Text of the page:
Although it's often true that enterprise-class drives are subjected to 24x7 workloads, that's not always the case. When these SSDs are idling, they're all using less than 1 W.
Although Micron's P400e delivers very bad steady-state random read performance, it at least draws the least amount of power in the process.
Meanwhile, Intel's SSD 320 does well, delivering 9x more performance at a queue depth of 32, yet only consuming 45% more power.
The efficiency of Micron's P400e is more impressive in 4 KB random writes, where it not only beats the SSD 320, but also uses less power than the Intel desktop drive.
Unfortunately, if you consider the SSD 710 as well, the more enterprise-specific model serves up two times as much performance at 70% more power.
Switching to sequential accesses, the P400e consumes slightly more power to achieve its performance edge over the SLC-based P300. However, this 0.06 W difference is really inconsequential considering both SSDs achieve around ~450 MB/s.
Intel's SSD 520 is the more energy-efficient option; it delivers greater performance and consumes less power.
The P400e nearly catches the performance of Intel's SSD 520 at a queue depth of eight when the SandForce-based model is made to juggle incompressible data. So long as you limit you scope to that comparison, Micron's new offering is more efficient because it consumes less power than the SSD 520 to achieve similar performance.
Larger block sizes have little impact on power consumption. At a queue depth of eight, 128 KB and 2 MB performance and efficiency are roughly the same.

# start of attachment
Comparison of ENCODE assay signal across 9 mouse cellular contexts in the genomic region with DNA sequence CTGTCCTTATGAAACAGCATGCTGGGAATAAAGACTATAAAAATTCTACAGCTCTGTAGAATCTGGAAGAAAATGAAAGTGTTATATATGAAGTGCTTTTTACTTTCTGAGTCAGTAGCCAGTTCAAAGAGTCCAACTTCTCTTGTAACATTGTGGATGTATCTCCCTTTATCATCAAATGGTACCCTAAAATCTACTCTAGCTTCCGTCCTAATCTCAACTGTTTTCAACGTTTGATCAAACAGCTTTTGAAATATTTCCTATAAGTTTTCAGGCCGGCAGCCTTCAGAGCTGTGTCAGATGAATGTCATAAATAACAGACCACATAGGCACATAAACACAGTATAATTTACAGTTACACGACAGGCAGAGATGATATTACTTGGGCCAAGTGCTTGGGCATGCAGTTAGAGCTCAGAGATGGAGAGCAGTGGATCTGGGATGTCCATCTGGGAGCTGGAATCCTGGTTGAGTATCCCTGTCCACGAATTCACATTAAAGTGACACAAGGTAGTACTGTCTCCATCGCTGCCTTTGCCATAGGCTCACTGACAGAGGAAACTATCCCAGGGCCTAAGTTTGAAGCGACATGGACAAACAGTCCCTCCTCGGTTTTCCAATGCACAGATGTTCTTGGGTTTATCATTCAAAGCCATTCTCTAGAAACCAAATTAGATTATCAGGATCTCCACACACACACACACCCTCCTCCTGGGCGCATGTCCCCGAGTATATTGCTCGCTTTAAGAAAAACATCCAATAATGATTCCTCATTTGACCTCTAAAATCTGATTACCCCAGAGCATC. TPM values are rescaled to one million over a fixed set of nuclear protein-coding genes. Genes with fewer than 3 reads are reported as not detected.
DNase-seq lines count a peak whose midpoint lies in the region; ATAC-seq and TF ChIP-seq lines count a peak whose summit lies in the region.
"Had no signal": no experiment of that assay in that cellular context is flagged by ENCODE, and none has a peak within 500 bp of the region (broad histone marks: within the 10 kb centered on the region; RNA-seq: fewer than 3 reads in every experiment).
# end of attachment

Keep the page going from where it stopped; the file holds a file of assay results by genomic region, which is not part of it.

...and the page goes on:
Current page: Power ConsumptionPrev Page 128 KB And 2 MB Sequential Performance Next Page Enterprise Workload Performance
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I wonder if the poor performance is part of some mechanism that ensure higher reliability. Maybe lower read and write voltage increase endurance but take longer to populate the cell with the appropriate charge level.Reply
Release Date: 04/11/2012
Firmware for the m4 SSD is being updated from version 0309 to 000F. The m4 is updatable to this new firmware starting from versions 0001, 0002, 0009, or 0309 in a single step. If updating from an early version directly to 000F, all interim improvements will also be include.
Changes between version 0309 and 000F include the following changes:
Improved compatibility with certain SAS expanders and peripheral RAID cards.
Improved throughput stability under extremely heavy workloads.
Improved data protection in the event of unexpected, asynchronous power loss.
This firmware update is recommended for all drives currently in the field if the end user is experiencing any of these symptoms.
m4 firmware updated to a newer version.
Seems like the perfect SSD for a third-rate data center and not mine.Reply
If SoftLayer (f/k/a ThePlanet) wants to lower their standards then good for them, and perhaps they need yet another law suit or reevaluate their published up-time with some more asterix *.
The only thing that is important for me is full disk encryption in desktop environment. Unfortunately Intel completly forgot and since Q66 chipset there is no mainboard supporting FDE with SSDs. Q77 probably could support it, but there is no BIOS that has "hard disk / ATA password" option. Intel, wake up!!!Reply
Not impressed at all. I dont really see one redeeming feature this drive has that would get it chosen over many other SSD's on the market.Reply
Is it just me or do I notice that we really need to SAVE SLC from extinction? I mean, naturally high performance (compression or none), better temperature control, and higher longevity are the greatest features of SLC - good for the environment, pocketbooks, and peace of mind long term. Anyone?Reply